Just as we were gettting ready to come in for a bit, Mr. K and I paused for a bit of reminiscence. I reminded him of our early courtship, when I came out and worked with him in his yard and helped him pick up all the sticks the heavens were throwing back then (the heavens have kind of a bitch on for those of us with trees around here). He agreed, with such a sweet smile on his face that my heart swelled with love. And then he placed a hand on his lower back and added:

"Hurt like hell then, too."

7 Comments:

  • At 5:42 PM, Blogger Marianne said…

    Rhubarb...there's a reason they toss the strawberries into that particular pie! Pretty plant, though.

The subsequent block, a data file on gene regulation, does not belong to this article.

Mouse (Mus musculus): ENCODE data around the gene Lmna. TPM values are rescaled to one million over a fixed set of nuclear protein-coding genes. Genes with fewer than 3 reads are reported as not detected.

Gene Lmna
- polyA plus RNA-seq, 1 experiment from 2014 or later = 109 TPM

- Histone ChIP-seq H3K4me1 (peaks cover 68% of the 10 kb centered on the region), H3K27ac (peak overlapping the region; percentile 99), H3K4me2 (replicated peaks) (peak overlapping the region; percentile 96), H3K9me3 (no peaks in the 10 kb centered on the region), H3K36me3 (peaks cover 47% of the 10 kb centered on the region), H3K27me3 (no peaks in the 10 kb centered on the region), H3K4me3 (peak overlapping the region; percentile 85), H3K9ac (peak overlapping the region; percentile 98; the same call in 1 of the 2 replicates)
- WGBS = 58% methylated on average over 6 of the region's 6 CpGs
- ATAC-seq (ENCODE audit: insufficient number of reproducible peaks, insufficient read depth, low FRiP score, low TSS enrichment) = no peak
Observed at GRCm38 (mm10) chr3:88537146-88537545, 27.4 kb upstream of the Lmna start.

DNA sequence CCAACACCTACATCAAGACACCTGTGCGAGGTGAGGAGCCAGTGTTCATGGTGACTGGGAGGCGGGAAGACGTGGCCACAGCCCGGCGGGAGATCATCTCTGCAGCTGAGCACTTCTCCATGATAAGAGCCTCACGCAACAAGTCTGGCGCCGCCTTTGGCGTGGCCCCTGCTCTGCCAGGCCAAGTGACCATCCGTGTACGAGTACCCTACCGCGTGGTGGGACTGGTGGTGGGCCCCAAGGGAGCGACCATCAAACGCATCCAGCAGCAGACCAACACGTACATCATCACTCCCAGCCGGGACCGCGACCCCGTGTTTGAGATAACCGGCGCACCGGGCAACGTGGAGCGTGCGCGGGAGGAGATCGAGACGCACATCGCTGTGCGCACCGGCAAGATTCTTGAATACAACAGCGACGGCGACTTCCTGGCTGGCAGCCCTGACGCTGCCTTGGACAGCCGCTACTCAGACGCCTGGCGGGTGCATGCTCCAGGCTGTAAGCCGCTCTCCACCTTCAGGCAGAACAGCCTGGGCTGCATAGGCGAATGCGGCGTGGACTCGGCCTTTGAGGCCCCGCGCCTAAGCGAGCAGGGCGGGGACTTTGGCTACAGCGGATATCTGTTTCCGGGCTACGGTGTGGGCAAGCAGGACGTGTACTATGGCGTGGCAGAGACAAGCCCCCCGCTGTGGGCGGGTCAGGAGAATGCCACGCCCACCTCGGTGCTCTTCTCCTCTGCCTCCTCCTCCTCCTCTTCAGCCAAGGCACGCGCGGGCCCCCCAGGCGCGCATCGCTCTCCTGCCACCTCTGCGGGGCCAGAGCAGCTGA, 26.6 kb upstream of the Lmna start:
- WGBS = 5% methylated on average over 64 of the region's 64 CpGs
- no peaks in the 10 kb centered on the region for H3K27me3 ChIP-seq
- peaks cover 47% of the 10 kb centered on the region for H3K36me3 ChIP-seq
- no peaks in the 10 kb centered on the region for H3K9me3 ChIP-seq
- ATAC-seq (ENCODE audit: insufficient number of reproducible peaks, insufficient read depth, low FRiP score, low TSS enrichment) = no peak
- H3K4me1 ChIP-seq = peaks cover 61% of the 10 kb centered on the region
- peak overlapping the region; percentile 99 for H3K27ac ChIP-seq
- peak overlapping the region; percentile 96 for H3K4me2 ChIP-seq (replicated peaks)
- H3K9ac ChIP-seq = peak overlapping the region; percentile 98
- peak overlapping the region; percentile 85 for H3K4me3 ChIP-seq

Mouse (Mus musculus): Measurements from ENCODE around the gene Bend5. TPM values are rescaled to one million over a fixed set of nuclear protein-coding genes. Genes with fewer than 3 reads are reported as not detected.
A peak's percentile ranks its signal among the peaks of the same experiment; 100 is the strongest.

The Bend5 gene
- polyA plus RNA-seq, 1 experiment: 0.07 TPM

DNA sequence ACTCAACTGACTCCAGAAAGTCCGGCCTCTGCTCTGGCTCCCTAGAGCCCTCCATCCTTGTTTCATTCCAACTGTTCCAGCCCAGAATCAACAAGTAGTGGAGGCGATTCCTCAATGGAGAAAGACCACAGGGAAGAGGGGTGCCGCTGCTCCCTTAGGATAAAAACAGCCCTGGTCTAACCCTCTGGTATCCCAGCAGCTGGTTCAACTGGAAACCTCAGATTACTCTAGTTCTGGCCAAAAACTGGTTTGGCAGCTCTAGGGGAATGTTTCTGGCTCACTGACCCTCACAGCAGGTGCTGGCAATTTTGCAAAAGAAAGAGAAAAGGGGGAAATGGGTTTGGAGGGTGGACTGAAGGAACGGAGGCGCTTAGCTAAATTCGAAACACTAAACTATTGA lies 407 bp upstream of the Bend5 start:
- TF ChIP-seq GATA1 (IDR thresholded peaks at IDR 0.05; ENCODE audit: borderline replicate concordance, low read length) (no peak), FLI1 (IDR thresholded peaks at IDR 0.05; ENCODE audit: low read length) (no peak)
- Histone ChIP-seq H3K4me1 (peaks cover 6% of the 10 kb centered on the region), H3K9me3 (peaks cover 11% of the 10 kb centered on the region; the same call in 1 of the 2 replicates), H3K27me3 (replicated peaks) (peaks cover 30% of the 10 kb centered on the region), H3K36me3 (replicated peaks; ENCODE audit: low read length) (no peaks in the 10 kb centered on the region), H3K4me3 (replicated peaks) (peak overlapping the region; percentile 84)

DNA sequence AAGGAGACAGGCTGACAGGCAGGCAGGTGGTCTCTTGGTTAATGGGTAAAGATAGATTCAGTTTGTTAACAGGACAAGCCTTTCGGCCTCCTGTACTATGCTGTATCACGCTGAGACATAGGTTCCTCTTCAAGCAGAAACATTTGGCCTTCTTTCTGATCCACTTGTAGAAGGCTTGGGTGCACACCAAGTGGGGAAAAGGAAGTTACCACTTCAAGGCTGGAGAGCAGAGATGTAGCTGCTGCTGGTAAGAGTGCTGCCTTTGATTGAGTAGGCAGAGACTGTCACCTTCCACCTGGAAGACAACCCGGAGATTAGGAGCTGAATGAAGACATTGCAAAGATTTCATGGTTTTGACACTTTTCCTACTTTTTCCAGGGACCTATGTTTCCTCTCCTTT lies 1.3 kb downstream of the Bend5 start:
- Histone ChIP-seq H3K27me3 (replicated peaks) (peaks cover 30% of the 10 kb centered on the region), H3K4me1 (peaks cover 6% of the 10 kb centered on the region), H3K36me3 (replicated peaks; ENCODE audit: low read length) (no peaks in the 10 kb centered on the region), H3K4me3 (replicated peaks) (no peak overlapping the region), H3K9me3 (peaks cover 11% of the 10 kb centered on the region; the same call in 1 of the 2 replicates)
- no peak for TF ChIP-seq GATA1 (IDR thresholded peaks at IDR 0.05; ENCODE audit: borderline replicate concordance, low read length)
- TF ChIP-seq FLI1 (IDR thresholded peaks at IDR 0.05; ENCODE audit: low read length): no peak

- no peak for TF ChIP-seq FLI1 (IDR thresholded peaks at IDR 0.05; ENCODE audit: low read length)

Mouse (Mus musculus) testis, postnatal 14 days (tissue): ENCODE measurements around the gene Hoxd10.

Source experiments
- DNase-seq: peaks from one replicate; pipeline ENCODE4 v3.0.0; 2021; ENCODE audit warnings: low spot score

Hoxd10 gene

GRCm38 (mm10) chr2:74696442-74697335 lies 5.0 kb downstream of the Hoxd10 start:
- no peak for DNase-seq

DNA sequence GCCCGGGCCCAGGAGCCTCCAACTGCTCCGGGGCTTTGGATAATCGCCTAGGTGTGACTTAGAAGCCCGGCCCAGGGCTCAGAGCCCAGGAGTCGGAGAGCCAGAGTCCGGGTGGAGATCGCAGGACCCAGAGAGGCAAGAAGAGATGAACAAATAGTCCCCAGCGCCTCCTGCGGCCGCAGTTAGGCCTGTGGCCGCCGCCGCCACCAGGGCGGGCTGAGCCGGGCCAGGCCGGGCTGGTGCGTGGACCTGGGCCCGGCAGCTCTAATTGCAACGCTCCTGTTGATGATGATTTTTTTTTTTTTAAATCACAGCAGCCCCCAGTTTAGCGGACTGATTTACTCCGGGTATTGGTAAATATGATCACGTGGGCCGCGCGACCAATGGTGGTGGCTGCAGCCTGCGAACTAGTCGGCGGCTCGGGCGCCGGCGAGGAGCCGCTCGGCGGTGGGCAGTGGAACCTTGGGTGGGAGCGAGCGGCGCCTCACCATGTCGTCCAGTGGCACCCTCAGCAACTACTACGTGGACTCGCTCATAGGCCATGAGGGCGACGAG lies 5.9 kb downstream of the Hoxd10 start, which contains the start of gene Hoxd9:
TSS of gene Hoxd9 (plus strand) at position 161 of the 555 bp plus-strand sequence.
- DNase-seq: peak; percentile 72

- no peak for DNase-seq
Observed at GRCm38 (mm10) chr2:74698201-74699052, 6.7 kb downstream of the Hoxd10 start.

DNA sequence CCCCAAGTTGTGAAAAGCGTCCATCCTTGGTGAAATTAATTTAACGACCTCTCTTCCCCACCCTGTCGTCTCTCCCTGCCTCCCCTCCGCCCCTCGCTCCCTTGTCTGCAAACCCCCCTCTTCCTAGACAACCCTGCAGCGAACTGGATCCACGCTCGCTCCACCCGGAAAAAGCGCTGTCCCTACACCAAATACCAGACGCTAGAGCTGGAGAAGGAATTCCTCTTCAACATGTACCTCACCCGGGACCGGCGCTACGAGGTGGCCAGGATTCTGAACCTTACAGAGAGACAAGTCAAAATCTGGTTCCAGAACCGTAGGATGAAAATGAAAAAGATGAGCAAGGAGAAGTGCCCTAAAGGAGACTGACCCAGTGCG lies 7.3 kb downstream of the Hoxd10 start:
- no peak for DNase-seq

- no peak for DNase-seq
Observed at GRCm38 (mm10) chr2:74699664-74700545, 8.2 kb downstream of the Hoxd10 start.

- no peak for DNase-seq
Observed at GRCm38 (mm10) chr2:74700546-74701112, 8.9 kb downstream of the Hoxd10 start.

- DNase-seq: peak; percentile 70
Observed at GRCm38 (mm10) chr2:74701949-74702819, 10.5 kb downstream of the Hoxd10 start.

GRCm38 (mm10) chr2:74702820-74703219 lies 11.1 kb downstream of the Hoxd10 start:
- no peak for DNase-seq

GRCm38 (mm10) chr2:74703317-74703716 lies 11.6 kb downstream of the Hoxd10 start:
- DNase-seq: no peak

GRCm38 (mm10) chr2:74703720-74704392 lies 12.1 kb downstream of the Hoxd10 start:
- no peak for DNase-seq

Zucchini bread is YUM. can be frozen for yumminess later on in the year. 'cake with fibre'.
    Ed, Smooch wants to come and play.

    (SWEET!)

     
  • At 11:44 PM, Anonymous angie Cox said…

    Oh not the dreaded Rhubarb..much loved by my mother for pies. We have never grown it and never intend to. I think you mean Courgettes ( Zuccinis) which are fine added to a pasta sauce otherwise bland as a bland thing on bland day. My dad grew morrows too which was a mystery as for the space they took up were disgusting unless hollowed out and stuffed with something else ..work that out for sense .We grow soft fruits in our tiny garden as for taste they seem the best proposition.

     
  • At 2:42 AM, Anonymous Suzie Q said…

    Hi MS knitingale,

    In defence of rhubarb, try stewing it with a little water, and when it all falls apart add lots and lots of condensed milk a blend the hell out of it. It tastes pretty good then!

     
  • At 5:49 AM, Blogger ccr in MA said…

    Ahh, how romantic. Nothing like back pain for a good bonding moment.

     
  • At 8:36 AM, Blogger Kitty Mommy said…